If you’ve gotten the pesky notification that your attachment is too large, you’ve probably wondered why there’s size limits in the first place! It can be especially frustrating when sending/receiving larger files is a day-to-day part of your job. Thankfully, the limits have increased and the methods have gotten easier over the years, but it’s still worth an explanation.
Imagine if you threw an old couch in the back of your pick-up truck and took it to the post office to get mailed elsewhere. If you were to walk up to the service clerk and inquire about that service, they’d laugh in your face! A couch is simply too large for the post office to handle. Couches need to get transferred via a freight company. It CAN get sent electronically, but it requires a different level of service. It’s the same for large attachments. It can get emailed, but the email provider you use on a daily basis isn’t the best level of service. This is where file sharing services, zip files, etc. come into play.
Before we get into that, here’s some background context:
- This request is usually generated by one of several cases:
- Accountants need to receive large amounts of tax documents from clients.
- Law firms receive legal briefs or videos for court hearings.
- Marketing staff needs to send large files (like videos and high-res pictures) to vendors supporting them.
- Field staff/clients need to send photos to their IT support company from the field.
- Large files (for example, applications) need to be sent to clients/prospects.
- A one-off large file needs to be sent to an outside individual.
- The industry-wide default is 10MB. This is very important because even if your limit is higher if the recipient’s limit is lower, they won’t be able to receive it.
- Gmail’s limit is 25MB. After that, a link to Google Drive is inserted into the email copy.
- AOL and Yahoo’s limit is also 25MB.
- Outlook’s limit is 20MB.
- Office365 has the highest limit, at 150MB.
- If you use an in-house server for email, the limit has been 10MB for years and years.
- If you’re looking to change the limits for just a few users on your in-house server, you’d have to change the limit to something higher for the entire organization and then set all the users (except for the special few/one) back to the lower limit on a mailbox-by-mailbox basis. Setting larger limits does have additional challenges though:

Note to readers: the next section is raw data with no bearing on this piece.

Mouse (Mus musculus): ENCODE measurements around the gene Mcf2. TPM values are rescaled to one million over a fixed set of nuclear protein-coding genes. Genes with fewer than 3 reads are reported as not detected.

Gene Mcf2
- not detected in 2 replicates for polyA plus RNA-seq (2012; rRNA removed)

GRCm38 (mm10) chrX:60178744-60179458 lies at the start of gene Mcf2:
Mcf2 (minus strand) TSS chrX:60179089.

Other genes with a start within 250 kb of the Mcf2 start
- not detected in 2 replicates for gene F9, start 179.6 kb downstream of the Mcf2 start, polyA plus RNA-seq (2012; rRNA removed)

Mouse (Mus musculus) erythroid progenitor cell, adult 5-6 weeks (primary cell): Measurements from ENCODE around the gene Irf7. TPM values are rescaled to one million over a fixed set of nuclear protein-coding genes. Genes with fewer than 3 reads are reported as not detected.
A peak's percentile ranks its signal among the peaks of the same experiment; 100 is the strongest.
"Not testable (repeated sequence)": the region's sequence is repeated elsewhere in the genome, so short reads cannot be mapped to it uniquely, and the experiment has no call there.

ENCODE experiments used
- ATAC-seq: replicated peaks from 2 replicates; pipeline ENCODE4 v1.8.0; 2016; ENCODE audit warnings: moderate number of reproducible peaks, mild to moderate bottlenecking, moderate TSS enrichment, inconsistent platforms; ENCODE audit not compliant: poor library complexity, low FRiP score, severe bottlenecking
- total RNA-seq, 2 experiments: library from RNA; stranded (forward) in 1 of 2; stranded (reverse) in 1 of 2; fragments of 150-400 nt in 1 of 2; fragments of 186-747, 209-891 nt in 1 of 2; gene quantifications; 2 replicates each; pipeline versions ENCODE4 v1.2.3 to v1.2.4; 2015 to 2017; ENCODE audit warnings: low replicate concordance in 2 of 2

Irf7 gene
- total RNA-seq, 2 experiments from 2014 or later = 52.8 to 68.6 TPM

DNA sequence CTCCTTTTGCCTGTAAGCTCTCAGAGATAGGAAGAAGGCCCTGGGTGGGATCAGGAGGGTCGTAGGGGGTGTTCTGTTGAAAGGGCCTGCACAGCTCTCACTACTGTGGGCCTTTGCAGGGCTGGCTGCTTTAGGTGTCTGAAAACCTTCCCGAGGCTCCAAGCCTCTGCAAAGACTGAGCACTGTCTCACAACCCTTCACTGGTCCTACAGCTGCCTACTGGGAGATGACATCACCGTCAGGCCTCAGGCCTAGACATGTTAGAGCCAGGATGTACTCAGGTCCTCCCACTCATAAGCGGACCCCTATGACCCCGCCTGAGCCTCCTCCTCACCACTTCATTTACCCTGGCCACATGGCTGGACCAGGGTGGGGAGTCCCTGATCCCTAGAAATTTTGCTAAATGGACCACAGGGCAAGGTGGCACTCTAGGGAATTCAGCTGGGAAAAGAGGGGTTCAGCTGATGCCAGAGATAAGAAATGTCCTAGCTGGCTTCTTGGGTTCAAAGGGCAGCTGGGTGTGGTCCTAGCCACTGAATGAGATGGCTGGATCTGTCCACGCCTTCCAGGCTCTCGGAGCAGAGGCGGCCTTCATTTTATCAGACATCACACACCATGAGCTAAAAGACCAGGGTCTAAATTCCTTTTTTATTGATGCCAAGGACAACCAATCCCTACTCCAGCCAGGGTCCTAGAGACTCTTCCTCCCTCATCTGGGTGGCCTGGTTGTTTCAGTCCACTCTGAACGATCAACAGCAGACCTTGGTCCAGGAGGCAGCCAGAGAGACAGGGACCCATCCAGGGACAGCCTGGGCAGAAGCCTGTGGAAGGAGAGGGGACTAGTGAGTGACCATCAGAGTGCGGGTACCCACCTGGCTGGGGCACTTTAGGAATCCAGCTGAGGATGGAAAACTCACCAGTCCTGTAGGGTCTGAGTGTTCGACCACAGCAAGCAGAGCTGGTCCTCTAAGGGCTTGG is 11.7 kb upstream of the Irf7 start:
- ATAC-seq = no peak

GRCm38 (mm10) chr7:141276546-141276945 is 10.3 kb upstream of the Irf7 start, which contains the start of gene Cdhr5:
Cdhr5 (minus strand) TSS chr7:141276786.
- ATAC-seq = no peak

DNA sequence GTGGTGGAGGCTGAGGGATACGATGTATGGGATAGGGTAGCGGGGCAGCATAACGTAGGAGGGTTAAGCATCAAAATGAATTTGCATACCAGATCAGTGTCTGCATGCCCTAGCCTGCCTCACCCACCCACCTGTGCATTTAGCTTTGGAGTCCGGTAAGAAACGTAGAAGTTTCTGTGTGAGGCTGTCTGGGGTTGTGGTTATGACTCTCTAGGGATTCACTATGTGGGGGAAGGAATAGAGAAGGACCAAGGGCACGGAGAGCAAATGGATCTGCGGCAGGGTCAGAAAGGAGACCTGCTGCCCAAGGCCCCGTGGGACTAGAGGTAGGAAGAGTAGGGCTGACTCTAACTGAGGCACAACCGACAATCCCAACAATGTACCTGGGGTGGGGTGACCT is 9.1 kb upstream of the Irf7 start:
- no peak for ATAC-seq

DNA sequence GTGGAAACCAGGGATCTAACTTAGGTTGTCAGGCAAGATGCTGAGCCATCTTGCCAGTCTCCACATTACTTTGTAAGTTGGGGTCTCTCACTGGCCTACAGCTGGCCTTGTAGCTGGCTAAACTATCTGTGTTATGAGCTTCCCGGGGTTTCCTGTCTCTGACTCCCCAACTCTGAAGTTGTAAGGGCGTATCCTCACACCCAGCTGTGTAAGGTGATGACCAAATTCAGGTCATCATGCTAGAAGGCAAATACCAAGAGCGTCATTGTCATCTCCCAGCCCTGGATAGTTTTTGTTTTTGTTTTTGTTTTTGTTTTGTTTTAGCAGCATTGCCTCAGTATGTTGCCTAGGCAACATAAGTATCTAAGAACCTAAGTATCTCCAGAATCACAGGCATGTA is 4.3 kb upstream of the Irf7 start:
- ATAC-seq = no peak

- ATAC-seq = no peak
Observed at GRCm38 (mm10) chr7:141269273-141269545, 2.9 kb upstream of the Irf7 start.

- Depending on your Internet provider’s upload/download speed, sharing large files can take up your ENTIRE bandwidth! This leads to…
- Temporary loss of Internet bandwidth for other activities, including CC processing, other email activity, and Internet activity/connectivity.
- It additionally opens you up to a DoS (Denial of Service) attack based on sending large files constantly to a user(s) mailbox(es). This can be difficult to diagnose and resolve to require technical support.
- It presents a security challenge when a user decides to leave an organization – the larger attachment sizes make it significantly easier for a user to email critical files/data to their personal account and then resign.
Assuming you don’t want to open that Pandora’s Box, here are a few things you can do:
- Use a cloud-based file sharing service. (Oftentimes, companies will already have an industry-specific option available.) If the files represent data that should not be available publicly (or to a competitor or hacker), you’ll want to look into security.
- To be the MOST secure, we suggest encrypting the data locally, sending it to them, and then telling them the password over the phone.
- We recommend any of these file-sharing services for your firms!
- It has a Microsoft Outlook plug-in that lets you share/request files directly from the email platform, as well as include a link to do so in your email signature! Some of our outsourced IT clients use these perks!
- There are three paid plans, ranging from $50-$122 a month. To reduce costs, begin with their 30-day trial.
- Their plans aren’t priced per user–it’s unlimited!
- They also have an Outlook plugin!
- The recipients don’t need to have an account of their own, making it very user-friendly.
- There’s no limitation on file size.
- Their plans range from $16-$24 per user, per month. Start with a 15-day trial.
- Alternative methods include:
- Scanning PDFs at a reasonable resolution to keep the size down.
- Breaking files into several emails and/or adjusting the resolution (for pictures). For example, one email with three 4MB pictures attached will fail but three separate emails with one 4MB pic each will work.
- Compressing the file by right-clicking on the document. This option is best when your file is only barely over the size limit. Compression typically eliminates about 20% of the total file size.
- Keep in mind this method does not work for all file types, such as cell phone pictures.
- If you are an EasyData member with our computer support company, you can use your storage device to share files! We do so frequently with our IT support services clients, and there’s no additional cost.
If you’re interested in learning more about our EasyData membership, get in touch! You can call or text us at 302-529-3700 or email us at [email protected].